Not even another 9-hour marathon of talks yesterday between the doctors trade union LOZ and the government produced any progress in the ongoing head-to head, which has now put healthcare in Slovakia is in seriously bad health.
As of today, state-run hospitals throughout Slovakia have over 1,200 fewer doctors, who stuck to their guns and did not take back their notices. With over 2,400 resignations handed in initially, this can still hardly be seen as a victory for either side, and certainly not for the people who pay for it all, in more ways than one.
The state of emergency that the government put in place on Monday evening means that even those doctors who are now officially unemployed should still come to work to perform their duty to the country, but not all doctors are heeding this and some have already been detained by the police, who are delivering the calls to work in person to the doctors.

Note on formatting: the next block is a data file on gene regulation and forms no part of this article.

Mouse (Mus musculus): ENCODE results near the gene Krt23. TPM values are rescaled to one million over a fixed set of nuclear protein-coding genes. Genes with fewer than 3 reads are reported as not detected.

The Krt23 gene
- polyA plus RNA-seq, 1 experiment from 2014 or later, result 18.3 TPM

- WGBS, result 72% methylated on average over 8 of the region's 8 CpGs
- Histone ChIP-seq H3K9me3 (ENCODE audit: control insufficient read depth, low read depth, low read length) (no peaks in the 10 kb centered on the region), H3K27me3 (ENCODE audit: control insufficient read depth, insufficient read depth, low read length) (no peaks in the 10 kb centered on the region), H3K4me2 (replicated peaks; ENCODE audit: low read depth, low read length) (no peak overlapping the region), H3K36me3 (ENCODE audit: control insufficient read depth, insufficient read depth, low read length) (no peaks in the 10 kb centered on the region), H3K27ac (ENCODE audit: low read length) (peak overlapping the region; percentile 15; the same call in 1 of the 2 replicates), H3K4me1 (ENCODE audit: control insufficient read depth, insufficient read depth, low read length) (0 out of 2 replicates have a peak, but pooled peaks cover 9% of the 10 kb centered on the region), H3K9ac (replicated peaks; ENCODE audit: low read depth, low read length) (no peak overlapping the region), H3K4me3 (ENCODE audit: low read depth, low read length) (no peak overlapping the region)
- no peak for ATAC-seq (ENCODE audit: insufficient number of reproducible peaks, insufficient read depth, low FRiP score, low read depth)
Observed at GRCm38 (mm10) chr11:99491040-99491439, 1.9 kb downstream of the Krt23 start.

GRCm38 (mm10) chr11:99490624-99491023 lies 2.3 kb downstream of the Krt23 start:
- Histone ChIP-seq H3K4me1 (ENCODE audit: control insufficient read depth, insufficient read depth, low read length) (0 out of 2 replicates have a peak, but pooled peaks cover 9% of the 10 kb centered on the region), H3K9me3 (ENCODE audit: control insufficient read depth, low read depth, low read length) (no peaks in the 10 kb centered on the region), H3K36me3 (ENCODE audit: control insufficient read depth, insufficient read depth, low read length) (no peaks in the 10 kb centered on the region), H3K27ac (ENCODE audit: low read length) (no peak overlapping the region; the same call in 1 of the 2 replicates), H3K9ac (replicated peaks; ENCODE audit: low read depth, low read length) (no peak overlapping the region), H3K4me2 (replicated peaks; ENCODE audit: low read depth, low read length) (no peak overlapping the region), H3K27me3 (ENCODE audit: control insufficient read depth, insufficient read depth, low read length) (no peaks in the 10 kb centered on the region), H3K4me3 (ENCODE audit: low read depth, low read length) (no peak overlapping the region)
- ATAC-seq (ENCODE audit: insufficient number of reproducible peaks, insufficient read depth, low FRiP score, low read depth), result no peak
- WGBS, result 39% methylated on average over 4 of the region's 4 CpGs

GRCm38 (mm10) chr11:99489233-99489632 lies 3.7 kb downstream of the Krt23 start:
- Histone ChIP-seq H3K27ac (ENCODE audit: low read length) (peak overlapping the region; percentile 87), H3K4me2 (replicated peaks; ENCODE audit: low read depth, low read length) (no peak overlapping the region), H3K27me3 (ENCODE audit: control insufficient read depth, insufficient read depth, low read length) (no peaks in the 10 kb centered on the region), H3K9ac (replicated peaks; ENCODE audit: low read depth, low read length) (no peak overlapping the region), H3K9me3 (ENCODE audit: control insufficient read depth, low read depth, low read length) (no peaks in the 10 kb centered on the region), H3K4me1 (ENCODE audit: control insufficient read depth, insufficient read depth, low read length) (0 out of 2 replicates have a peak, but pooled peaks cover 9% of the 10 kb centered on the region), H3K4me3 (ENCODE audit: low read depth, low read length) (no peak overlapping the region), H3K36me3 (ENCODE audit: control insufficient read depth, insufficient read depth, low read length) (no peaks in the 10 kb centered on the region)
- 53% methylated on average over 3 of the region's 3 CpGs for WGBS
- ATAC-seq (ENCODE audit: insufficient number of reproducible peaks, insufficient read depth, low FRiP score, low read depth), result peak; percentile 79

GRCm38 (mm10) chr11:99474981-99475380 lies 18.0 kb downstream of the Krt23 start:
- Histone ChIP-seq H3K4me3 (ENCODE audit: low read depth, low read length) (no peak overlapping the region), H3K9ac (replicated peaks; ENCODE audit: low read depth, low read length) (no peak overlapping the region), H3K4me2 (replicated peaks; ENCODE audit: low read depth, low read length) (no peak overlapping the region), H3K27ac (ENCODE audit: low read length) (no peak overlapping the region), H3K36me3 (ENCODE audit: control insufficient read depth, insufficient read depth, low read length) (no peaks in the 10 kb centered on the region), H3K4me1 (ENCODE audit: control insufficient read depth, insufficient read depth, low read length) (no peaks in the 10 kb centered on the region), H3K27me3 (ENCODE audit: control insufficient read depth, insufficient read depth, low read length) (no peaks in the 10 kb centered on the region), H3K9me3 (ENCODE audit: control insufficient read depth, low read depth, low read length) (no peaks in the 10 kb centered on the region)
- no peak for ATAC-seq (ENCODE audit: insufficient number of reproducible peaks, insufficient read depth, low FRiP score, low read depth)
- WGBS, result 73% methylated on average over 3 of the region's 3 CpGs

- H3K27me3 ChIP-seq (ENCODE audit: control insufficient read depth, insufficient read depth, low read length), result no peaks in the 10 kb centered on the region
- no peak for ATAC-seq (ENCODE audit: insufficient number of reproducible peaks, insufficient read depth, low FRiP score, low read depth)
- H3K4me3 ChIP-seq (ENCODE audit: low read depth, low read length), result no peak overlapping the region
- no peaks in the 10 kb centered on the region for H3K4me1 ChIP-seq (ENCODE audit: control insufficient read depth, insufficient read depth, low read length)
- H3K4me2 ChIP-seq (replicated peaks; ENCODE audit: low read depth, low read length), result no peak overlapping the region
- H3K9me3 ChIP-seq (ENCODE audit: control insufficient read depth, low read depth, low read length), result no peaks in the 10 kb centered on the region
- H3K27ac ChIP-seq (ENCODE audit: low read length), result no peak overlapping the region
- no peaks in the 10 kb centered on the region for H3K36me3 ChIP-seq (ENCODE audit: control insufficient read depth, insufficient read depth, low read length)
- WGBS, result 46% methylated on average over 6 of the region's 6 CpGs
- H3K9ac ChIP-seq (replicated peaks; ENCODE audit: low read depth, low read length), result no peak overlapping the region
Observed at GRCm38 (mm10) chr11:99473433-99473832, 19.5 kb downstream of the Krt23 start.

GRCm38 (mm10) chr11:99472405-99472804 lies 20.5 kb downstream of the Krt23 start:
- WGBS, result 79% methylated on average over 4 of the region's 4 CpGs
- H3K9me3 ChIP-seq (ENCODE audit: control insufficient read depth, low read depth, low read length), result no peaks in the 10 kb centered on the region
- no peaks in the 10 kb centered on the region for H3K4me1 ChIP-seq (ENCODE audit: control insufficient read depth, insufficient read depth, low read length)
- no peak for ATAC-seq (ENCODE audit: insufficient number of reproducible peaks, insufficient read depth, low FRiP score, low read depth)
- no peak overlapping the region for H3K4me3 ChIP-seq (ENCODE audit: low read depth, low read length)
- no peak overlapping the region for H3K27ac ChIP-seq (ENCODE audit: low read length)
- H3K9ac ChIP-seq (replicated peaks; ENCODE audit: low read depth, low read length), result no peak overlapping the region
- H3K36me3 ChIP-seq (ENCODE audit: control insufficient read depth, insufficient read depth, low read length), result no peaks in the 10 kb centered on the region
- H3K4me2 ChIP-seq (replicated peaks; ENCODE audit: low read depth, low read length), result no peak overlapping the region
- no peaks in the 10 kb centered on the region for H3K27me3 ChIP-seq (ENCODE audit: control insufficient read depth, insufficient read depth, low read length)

After several calls from various quarters for health minister Ivan Uhliarik to be dismissed or to resign, he has now said that if he is regarded as the obstacle to an agreement, then he will happily stand down.
The situation in many hospitals today is critical, while the government and minister Uhliarik hope that their Plan-B measures will be enough to ensure that the health and lives of patients is not threatened, but with them being turned away and operations being cancelled, that could prove hard to ensure.
The Czech Republic is ready to send in military doctors to help, with the government calling a special session for Friday to deal with it. Others might possibly be coming from in from Ukraine, but many of the 16 hospitals where a state of emergency has been declared are having serious problems, with operations being cancelled, patients being sent home or turned away. Nobody is quite sure yet how the situation will develop.